- Poster presentation
- Open Access
Immunocytokine augments local and abscopal response and animal survival when added to radiation and CTLA-4 checkpoint inhibition in a murine melanoma model
© Morris et al. 2015
- Published: 4 November 2015
- Checkpoint Inhibition
- Animal Survival
- Combine Radiation
- Melanoma Model
- Murine Tumor Model
We have identified a cooperative interaction between radiation and intratumoral injection of anti-GD2 immunocytokine (hu14.18-IL2) in murine tumor models. In a moderate size (~200mm3), single tumor, B78 melanoma model this combination results in complete tumor regression in 71% of animals and a memory T cell response. We hypothesized that intratumoral immunocytokine would improve local and abscopal response to combined radiation and anti-CTLA-4 antibody.
Mice bearing large B78 tumors (~500mm3) were treated with single fraction (12Gy) or sham radiation, intratumoral immunocytokine or control IgG (50μg days 6-10 after radiation), and intraperitoneal IgG2a anti-CTLA-4 or control IgG (100μg days 3, 6, and 9 after radiation). In this large tumor model the effect of combined radiation and immunocytokine was reduced (27% complete response) and addition of immunocytokine to radiation and anti-CTLA-4 improved tumor response (73% complete response) and animal survival compared to doublet combinations of these agents. In a model of microscopic metastatic disease generated by IV injection of animals bearing large primary B78 tumors (~500mm3) with 4x105 GD2-deficient B16 melanoma cells (parental to B78) on the day of radiation, we observed improved survival with the addition of immunocytokine to combined radiation and anti-CTLA-4.
However, in a model of established metastatic disease with a moderate size (~200mm3) primary B78 melanoma and a palpable (~50mm3) distant B78 tumor we did not observe an abscopal response when treating the primary tumor with radiation and intratumoral immunocytokine. Strikingly, when compared to animals with a single tumor we observed a profound inhibitory effect of the non-radiated second tumor such that primary tumor response to radiation and immunocytokine was indistinct from radiation alone in this two-tumor model. Delivering radiation to both the primary and secondary tumors eliminated this inhibitory effect of the secondary tumor. In this two-tumor model we combined primary tumor radiation and intratumoral immunocytokine with intraperitoneal IgG2b or IgG2a anti-CTLA-4. Both isotypes inhibit CTLA-4 activity but the latter has a reportedly greater ability to deplete intratumoral regulatory T cells (Tregs). While IgG2b anti-CTLA-4 had minimal effect on primary tumor response to radiation and immunocytokine, IgG2a anti-CTLA-4 rendered 80% of animals disease-free when given with radiation and immunocytokine, implicating Tregs in the suppressive effect of the second tumor on primary tumor response. In this two-tumor model, combination of radiation, immunocytokine, and IgG2a anti-CTLA-4 enhanced primary tumor and abscopal response as well as survival compared to doublet combinations. Clinical trial designs to explore these findings will be presented.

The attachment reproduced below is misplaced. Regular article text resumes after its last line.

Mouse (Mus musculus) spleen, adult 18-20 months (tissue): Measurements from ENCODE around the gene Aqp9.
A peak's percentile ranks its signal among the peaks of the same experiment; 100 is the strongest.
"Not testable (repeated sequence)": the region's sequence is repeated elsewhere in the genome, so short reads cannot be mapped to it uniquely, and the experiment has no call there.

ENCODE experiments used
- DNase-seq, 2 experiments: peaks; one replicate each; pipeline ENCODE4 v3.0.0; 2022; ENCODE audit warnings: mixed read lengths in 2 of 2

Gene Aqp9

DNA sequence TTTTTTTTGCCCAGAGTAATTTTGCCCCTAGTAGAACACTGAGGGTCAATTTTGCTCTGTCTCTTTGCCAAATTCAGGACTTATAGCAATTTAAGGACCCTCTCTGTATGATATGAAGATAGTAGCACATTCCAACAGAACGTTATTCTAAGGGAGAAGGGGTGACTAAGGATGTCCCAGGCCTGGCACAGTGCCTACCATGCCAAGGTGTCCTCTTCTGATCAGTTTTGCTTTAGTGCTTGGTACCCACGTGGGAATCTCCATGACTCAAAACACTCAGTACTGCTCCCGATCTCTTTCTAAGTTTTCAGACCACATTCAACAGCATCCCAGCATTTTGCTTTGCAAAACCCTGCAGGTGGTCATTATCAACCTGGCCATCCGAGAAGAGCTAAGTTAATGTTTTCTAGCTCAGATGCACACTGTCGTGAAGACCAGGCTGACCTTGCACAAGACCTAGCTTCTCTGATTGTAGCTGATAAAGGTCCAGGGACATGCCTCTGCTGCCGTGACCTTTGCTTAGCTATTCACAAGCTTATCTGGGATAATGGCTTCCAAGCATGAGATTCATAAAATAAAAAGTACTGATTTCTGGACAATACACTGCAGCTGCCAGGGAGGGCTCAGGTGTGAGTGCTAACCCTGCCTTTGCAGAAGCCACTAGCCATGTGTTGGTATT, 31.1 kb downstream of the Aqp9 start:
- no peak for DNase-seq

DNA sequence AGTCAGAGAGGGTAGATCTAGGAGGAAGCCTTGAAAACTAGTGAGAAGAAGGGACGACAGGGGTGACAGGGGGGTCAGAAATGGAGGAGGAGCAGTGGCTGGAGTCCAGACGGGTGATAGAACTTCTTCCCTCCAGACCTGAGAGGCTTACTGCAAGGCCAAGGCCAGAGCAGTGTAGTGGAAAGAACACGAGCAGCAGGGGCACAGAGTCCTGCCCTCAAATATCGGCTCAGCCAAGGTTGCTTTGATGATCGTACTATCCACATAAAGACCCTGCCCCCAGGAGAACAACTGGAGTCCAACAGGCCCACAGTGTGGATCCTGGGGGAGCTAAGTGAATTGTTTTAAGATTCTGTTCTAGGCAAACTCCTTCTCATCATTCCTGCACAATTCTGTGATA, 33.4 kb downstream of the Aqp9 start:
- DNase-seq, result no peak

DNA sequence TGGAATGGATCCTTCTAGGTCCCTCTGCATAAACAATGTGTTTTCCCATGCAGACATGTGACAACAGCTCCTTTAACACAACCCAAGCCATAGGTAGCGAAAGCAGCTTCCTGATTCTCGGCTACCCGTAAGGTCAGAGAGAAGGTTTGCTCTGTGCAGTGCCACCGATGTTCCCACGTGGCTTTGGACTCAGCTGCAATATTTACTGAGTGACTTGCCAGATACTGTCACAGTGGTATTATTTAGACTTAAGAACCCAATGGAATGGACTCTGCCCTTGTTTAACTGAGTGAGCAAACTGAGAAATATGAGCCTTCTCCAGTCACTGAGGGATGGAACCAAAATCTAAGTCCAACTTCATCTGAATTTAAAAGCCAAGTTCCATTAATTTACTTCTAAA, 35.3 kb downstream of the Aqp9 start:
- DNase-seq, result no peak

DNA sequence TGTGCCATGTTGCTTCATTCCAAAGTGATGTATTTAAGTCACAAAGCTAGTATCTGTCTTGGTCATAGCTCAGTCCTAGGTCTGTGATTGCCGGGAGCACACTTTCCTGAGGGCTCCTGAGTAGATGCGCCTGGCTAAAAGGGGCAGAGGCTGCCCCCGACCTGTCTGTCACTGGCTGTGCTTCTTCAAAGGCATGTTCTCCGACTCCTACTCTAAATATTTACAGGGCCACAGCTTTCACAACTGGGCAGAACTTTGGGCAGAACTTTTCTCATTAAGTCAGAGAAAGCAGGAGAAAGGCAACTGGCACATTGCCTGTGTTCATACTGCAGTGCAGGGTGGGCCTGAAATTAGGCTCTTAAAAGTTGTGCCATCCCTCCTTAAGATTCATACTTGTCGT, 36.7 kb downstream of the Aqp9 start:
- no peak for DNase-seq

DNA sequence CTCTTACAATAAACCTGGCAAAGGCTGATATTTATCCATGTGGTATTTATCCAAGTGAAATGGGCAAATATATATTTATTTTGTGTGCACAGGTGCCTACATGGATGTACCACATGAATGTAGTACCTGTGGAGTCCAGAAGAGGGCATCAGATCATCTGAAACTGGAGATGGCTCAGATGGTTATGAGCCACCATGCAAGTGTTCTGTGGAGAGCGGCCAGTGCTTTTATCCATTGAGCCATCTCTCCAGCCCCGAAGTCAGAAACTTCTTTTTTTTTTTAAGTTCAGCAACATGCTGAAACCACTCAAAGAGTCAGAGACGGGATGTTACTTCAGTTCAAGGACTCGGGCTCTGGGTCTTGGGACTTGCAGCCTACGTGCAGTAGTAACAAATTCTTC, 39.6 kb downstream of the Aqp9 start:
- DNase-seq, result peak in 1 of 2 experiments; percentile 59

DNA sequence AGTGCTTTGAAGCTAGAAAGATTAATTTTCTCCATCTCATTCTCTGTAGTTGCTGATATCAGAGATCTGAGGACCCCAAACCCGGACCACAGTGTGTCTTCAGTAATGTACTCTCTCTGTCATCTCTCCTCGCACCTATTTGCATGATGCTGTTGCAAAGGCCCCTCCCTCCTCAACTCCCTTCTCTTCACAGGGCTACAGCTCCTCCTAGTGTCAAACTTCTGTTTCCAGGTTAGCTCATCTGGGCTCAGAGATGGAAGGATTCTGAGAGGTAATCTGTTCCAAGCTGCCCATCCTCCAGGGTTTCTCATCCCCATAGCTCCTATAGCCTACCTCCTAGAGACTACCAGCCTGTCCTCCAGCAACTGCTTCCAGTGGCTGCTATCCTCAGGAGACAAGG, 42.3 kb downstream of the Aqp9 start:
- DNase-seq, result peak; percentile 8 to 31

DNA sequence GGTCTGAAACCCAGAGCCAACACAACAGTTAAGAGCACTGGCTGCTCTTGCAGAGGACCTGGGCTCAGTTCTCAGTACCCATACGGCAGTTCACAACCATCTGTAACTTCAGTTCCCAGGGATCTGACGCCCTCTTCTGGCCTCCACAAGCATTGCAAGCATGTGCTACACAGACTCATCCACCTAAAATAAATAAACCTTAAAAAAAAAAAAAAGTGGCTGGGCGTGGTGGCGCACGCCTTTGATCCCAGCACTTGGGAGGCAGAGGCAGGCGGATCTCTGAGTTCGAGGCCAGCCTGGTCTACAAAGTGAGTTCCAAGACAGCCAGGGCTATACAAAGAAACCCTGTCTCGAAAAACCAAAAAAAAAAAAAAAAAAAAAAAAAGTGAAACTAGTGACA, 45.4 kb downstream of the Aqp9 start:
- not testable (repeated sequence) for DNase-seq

This article is published under license to BioMed Central Ltd. This is an Open Access article distributed under the terms of the Creative Commons Attribution License (http://creativecommons.org/licenses/by/4.0), which permits unrestricted use, distribution, and reproduction in any medium, provided the original work is properly cited. The Creative Commons Public Domain Dedication waiver (http://creativecommons.org/publicdomain/zero/1.0/) applies to the data made available in this article, unless otherwise stated.